As usual, the Trekkers were great on the ascent. Although going with alpine skis and Trekkers is notably heavier than Tele, it’s typically not a big deal unless you’ve got huge tours to do. My biggest issue was with my skins – I’m not sure if the old skins for my CMH Explosivs have lost their water repellency, but whatever the case, today’s conditions had them catching and carrying a bunch of snow at times. I’d have Ty clean the underside of the skins off for me when we stopped, but we could never quite keep them from re-accumulating a coating of snow. Fortunately, Ty’s skins had no issues in that regard. The snow on the ground was quite wet at the base, but it dried out substantially as our elevation increased. We ascended via a bit of Perry Merrill, and then Gondolier to the Cliff House, and we observed the following snow depths with respect to elevation:
Aside from Ty’s first chance to try out Alpine Trekkers another new addition on this outing was his own Measurement Ski Pole. I put together measurement poles for both Ty and Dylan this fall, and it was great having Ty reporting depths along the ascent – with two observers we were able to collectively decide on the best approximations of depths to create the list shown above. It also kept Ty very interested in going higher, even if just to see how much deeper the snow was going to get. Although Dylan didn’t go out to the slopes today because he was off with E doing some shopping, based on Ty’s experience I think he’s going to have a lot of fun with the measurements on our next outing.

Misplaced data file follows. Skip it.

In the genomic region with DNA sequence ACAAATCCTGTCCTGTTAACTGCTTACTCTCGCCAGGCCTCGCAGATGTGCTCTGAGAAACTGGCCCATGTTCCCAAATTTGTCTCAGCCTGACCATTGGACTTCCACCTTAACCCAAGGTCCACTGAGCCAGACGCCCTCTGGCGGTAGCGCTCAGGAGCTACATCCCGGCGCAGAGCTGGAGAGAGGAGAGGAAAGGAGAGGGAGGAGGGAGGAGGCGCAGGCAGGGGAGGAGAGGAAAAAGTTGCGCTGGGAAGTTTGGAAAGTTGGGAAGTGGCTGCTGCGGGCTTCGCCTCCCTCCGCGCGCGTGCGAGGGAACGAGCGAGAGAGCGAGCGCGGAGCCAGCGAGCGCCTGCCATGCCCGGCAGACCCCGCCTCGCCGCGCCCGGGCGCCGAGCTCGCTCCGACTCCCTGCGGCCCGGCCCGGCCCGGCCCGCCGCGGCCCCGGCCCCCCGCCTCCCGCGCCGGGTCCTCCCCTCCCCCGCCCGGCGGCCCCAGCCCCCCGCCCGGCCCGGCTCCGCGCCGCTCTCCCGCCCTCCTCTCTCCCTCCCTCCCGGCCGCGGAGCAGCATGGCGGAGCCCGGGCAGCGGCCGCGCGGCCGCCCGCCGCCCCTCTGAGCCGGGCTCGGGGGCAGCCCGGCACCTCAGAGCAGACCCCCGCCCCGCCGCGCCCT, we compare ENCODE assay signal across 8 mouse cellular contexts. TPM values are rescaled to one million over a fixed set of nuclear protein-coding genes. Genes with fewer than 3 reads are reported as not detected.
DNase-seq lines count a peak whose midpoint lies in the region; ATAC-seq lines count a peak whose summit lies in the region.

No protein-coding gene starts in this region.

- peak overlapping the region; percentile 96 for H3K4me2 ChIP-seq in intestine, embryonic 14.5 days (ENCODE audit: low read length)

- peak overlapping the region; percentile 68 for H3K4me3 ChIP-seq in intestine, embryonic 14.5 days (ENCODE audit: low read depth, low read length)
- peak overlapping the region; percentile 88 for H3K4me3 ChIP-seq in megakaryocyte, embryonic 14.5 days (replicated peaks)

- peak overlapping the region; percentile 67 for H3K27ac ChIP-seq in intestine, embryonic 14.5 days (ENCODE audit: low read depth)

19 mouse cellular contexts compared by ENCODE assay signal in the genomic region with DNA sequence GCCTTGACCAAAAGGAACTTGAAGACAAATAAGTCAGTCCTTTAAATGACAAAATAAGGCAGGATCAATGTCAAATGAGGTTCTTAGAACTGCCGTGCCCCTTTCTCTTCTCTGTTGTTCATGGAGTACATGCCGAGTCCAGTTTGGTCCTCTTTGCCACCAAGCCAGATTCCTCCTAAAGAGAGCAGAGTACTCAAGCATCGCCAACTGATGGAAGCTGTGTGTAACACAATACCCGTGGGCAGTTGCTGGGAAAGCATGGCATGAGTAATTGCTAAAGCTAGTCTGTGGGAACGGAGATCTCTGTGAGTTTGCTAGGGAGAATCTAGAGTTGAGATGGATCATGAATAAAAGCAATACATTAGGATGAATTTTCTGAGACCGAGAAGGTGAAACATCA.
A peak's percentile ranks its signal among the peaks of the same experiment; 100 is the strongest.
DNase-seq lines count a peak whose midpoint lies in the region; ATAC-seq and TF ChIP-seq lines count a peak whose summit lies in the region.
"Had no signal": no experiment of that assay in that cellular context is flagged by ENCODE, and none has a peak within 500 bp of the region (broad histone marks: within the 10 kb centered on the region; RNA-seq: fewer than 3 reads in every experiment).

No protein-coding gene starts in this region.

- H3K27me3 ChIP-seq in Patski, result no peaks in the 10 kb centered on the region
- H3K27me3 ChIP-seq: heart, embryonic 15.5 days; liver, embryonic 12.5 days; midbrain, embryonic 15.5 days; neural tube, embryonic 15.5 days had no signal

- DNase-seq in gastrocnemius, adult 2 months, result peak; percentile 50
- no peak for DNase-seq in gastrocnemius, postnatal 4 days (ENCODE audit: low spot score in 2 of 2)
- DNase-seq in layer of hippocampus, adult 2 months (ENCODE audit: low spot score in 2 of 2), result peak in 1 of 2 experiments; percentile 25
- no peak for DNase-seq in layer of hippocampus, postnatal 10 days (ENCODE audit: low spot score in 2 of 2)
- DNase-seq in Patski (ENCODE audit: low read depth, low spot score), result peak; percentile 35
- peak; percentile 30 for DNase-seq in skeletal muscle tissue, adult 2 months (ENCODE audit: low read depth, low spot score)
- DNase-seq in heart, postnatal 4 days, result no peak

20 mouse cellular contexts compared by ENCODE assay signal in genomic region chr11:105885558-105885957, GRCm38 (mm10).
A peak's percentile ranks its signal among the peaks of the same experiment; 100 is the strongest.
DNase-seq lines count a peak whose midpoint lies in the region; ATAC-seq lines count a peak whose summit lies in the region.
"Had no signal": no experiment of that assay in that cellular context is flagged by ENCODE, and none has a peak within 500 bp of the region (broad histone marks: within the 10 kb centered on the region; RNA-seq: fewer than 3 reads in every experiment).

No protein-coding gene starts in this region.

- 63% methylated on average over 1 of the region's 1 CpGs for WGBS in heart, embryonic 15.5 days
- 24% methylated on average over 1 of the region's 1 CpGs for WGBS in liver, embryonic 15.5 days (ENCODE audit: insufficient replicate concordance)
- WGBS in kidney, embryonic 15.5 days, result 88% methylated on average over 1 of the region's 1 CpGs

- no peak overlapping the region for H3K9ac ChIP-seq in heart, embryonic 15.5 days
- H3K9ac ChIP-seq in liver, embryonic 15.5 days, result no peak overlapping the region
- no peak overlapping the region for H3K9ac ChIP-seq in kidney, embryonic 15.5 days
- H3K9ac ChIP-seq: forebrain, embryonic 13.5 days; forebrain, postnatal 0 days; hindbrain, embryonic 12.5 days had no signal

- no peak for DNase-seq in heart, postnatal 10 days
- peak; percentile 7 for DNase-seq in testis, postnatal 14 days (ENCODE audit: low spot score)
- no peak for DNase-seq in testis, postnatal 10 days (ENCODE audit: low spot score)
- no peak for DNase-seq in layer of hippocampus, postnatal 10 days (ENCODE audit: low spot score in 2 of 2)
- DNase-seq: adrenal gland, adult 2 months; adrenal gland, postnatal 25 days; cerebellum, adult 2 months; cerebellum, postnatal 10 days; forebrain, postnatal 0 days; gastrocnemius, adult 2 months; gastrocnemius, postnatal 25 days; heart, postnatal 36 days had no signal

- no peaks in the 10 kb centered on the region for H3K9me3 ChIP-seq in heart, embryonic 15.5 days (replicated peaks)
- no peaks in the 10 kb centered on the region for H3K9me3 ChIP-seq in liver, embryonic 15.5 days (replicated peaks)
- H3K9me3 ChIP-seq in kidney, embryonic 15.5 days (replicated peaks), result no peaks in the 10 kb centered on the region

It was around 4:30 P.M. when we hit the top of the Gondola at ~3,600’, and the snow was coming down with some good intensity. It wasn’t quite inch an hour snowfall since the flakes were still fairly small, but it felt like it was somewhere between ½ and 1 inch/hr and it was quite impressive. We took shelter under the Cliff House to gear up for the descent because of the intensity of the snowfall, but there was almost no wind, so it was nice to hang out and watch the flakes pour down. With the late hour, thick clouds, and hefty snowfall, it had that dusky feel of December in the north. Ty and I discussed how it just as easily could have been December with all the snow. Another great milestone for Ty was the fact that this was his first full ascent to the Gondola, and it was nice to see that he still had plenty left in the tank at the top. We put a call in to Mom to let here know that we’d be descending soon, but also to let her know about Ty’s accomplishment.